As far as Prigozhin’s actions are concerned, Savvin says, three things are clear: this was a real revolt, it showed the extraordinary degradation of the system and its force structures, and as such it constituted a very serious threat to Putin because it “destroyed the image of Putin as a dictator with absolute power. And that is perhaps the most significant result of all.”

            The neo-Soviet authoritarian system Putin has created needs such a dictator to survive. If there are challenges, they must be put down hard or the entire system will soon cease to work and ever more people will challenge it one way or another, the conservative Russian commentator continues.

            But instead of suppressing the Prigozhin rising in that way, Savvin says, “Putin tried to use his favorite tactic of doing things by half.” But that won’t work: now he must choose to become either “a full-fledged Stalin” or “a new Gorbachev.” The system requires that in order to survive,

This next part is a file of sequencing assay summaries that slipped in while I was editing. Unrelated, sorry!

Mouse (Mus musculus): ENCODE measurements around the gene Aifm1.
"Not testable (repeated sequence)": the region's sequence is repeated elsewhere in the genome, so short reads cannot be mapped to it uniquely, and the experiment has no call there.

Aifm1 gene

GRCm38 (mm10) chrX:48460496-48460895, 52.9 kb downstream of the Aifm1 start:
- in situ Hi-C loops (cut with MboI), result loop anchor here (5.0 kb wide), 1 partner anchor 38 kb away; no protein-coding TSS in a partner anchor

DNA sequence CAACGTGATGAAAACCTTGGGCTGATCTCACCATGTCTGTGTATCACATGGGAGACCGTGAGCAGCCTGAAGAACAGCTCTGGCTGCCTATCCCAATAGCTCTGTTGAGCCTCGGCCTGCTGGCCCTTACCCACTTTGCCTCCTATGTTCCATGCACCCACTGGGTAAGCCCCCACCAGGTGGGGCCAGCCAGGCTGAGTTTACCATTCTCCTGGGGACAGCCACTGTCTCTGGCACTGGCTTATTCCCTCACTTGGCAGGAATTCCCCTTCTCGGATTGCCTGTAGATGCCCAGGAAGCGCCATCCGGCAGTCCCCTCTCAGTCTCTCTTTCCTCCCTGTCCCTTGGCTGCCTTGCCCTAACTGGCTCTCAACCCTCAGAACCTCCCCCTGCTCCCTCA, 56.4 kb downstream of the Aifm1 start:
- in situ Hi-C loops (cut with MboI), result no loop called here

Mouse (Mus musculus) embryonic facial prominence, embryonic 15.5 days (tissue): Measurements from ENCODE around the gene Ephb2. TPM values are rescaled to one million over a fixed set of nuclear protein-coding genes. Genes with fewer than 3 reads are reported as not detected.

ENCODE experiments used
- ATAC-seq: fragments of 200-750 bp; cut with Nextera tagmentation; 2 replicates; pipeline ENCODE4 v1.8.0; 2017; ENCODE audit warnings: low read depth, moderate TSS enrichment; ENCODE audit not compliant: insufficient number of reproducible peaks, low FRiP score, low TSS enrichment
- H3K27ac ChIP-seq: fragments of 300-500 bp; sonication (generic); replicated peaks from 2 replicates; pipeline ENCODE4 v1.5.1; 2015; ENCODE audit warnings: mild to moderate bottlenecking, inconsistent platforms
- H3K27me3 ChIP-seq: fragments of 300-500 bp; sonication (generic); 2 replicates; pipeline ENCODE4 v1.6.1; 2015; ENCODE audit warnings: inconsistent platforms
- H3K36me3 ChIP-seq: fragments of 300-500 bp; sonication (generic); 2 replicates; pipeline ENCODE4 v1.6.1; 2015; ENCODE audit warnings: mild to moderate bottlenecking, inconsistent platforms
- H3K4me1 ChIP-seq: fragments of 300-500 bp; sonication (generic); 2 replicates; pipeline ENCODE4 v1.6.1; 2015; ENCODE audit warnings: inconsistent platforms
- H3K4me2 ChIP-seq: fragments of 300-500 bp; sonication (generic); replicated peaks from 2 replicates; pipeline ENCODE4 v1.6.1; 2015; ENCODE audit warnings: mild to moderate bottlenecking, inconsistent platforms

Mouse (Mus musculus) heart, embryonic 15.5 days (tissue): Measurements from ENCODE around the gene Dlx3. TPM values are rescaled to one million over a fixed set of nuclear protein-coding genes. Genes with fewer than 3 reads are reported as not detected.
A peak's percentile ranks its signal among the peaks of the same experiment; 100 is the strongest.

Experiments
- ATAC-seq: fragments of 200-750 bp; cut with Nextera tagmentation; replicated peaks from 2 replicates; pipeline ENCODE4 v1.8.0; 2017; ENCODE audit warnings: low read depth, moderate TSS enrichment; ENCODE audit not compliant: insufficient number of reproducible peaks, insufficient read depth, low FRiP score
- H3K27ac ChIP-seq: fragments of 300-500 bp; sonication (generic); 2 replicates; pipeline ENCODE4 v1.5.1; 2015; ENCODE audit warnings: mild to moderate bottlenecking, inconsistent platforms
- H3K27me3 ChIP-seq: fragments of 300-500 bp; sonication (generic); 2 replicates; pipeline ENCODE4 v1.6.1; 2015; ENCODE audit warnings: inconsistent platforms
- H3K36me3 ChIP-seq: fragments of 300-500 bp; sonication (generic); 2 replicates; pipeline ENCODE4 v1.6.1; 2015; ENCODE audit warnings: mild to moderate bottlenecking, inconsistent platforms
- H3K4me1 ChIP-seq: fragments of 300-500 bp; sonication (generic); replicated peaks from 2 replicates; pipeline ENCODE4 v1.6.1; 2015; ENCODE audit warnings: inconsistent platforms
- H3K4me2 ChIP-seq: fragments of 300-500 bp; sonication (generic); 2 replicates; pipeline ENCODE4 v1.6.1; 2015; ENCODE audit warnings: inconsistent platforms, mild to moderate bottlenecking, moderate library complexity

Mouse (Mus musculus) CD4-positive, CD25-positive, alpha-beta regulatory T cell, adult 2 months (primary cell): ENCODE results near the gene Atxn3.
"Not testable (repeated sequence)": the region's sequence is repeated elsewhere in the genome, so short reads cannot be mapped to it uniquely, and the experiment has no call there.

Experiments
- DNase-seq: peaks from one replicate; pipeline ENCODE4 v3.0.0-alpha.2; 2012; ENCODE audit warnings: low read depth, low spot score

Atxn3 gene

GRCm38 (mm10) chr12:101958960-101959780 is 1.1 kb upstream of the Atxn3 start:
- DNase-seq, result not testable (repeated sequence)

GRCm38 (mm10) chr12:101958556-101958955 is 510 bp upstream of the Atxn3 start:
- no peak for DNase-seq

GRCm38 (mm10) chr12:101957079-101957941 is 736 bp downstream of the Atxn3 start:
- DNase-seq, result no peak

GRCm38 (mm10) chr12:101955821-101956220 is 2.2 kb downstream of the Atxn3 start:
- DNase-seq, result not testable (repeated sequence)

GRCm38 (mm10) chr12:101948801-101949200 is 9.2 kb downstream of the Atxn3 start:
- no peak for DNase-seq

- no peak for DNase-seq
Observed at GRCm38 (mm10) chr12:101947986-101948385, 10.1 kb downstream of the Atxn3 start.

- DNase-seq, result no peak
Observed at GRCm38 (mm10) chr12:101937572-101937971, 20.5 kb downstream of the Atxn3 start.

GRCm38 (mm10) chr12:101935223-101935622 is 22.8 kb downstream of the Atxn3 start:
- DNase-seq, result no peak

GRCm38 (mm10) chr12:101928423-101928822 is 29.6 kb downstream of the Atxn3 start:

“Consequently,” the commentator argues, “in the near future, there will either be put in pace a mechanism of a perestroika-like transformation or mass terror and the purge of the state apparatus.” There are reasons to think that both are possible and that neither can be excluded at the present time.

            The logic of the Putin regime drives toward the Stalinist option, but the logic of the experiences of the population and Russia’s current isolation from the international economy because of the war with Ukraine points in the other. What is important to remember is that neither will signal a revolution but either may open the way to one.

            Another aspect of the situation that the Prigozhin rising highlighted is that “when a real threat to the Putin regime arose, not a single opposition trend was able to offer any real action plan, not to mention make any demonstration of its own power. These aspirant groups limited themselves to talk about whether they should support Putin or Prigozhin.

            That is of course natural in a situation “when there is no alternative elite” and what many refer to as an opposition is really no more than “small groups of dissidents,” the conservative commentator continues.

            “The only form of liberalization which is possible and even probable in these circumstances is a Perestroika 2.0,” one that may take the form of what has already been happening in Uzbekistan (, and which is likely to involve a peace agreement with Ukraine.